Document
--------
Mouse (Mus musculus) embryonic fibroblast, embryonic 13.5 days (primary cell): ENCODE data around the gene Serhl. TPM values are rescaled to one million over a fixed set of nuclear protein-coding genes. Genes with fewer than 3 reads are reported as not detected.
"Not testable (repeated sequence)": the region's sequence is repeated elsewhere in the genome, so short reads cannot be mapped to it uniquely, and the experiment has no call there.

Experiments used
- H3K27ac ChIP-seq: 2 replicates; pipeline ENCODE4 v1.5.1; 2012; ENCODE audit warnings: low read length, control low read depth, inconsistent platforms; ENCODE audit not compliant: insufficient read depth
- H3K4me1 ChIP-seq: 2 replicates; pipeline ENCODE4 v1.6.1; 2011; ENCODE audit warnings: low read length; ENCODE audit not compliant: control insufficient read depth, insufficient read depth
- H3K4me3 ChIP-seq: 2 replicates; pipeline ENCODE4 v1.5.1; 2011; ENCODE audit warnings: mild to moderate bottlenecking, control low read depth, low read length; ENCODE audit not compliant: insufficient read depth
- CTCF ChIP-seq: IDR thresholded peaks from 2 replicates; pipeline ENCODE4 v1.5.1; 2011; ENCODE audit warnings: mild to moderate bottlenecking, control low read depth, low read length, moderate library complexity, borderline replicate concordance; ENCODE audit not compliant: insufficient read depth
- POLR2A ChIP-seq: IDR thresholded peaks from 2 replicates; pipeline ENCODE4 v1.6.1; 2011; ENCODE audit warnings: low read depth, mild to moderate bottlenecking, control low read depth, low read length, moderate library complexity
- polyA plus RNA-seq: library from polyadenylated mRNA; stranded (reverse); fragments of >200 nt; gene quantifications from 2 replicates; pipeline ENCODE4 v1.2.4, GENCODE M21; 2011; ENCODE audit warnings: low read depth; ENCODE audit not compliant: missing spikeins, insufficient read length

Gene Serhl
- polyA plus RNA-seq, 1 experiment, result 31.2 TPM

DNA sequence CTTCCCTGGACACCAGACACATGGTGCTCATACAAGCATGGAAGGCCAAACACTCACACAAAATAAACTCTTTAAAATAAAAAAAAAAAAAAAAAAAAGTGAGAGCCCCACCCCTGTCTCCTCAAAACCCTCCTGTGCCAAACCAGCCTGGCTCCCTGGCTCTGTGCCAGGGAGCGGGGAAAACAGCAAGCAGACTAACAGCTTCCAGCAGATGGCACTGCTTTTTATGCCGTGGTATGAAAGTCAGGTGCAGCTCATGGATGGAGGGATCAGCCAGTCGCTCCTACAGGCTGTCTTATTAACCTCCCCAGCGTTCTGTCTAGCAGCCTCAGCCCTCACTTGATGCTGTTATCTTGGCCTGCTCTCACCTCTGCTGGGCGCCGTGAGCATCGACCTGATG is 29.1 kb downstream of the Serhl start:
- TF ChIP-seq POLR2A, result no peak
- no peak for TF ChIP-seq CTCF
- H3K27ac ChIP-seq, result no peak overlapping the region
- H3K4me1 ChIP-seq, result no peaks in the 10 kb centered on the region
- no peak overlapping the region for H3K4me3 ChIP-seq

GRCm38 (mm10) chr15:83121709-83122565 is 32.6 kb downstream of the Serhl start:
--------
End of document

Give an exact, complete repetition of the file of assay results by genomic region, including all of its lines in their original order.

Mouse (Mus musculus) embryonic fibroblast, embryonic 13.5 days (primary cell): ENCODE data around the gene Serhl. TPM values are rescaled to one million over a fixed set of nuclear protein-coding genes. Genes with fewer than 3 reads are reported as not detected.
"Not testable (repeated sequence)": the region's sequence is repeated elsewhere in the genome, so short reads cannot be mapped to it uniquely, and the experiment has no call there.

Experiments used
- H3K27ac ChIP-seq: 2 replicates; pipeline ENCODE4 v1.5.1; 2012; ENCODE audit warnings: low read length, control low read depth, inconsistent platforms; ENCODE audit not compliant: insufficient read depth
- H3K4me1 ChIP-seq: 2 replicates; pipeline ENCODE4 v1.6.1; 2011; ENCODE audit warnings: low read length; ENCODE audit not compliant: control insufficient read depth, insufficient read depth
- H3K4me3 ChIP-seq: 2 replicates; pipeline ENCODE4 v1.5.1; 2011; ENCODE audit warnings: mild to moderate bottlenecking, control low read depth, low read length; ENCODE audit not compliant: insufficient read depth
- CTCF ChIP-seq: IDR thresholded peaks from 2 replicates; pipeline ENCODE4 v1.5.1; 2011; ENCODE audit warnings: mild to moderate bottlenecking, control low read depth, low read length, moderate library complexity, borderline replicate concordance; ENCODE audit not compliant: insufficient read depth
- POLR2A ChIP-seq: IDR thresholded peaks from 2 replicates; pipeline ENCODE4 v1.6.1; 2011; ENCODE audit warnings: low read depth, mild to moderate bottlenecking, control low read depth, low read length, moderate library complexity
- polyA plus RNA-seq: library from polyadenylated mRNA; stranded (reverse); fragments of >200 nt; gene quantifications from 2 replicates; pipeline ENCODE4 v1.2.4, GENCODE M21; 2011; ENCODE audit warnings: low read depth; ENCODE audit not compliant: missing spikeins, insufficient read length

Gene Serhl
- polyA plus RNA-seq, 1 experiment, result 31.2 TPM

DNA sequence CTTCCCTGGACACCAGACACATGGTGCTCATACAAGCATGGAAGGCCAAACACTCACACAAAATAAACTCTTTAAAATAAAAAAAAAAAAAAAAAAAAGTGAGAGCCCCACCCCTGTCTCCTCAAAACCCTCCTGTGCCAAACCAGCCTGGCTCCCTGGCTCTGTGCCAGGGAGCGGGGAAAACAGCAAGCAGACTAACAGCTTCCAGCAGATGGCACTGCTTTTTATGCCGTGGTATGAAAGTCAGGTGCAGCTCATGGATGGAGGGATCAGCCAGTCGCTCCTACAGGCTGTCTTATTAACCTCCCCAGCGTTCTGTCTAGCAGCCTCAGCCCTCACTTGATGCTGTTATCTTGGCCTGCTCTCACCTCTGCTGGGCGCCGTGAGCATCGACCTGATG is 29.1 kb downstream of the Serhl start:
- TF ChIP-seq POLR2A, result no peak
- no peak for TF ChIP-seq CTCF
- H3K27ac ChIP-seq, result no peak overlapping the region
- H3K4me1 ChIP-seq, result no peaks in the 10 kb centered on the region
- no peak overlapping the region for H3K4me3 ChIP-seq

GRCm38 (mm10) chr15:83121709-83122565 is 32.6 kb downstream of the Serhl start: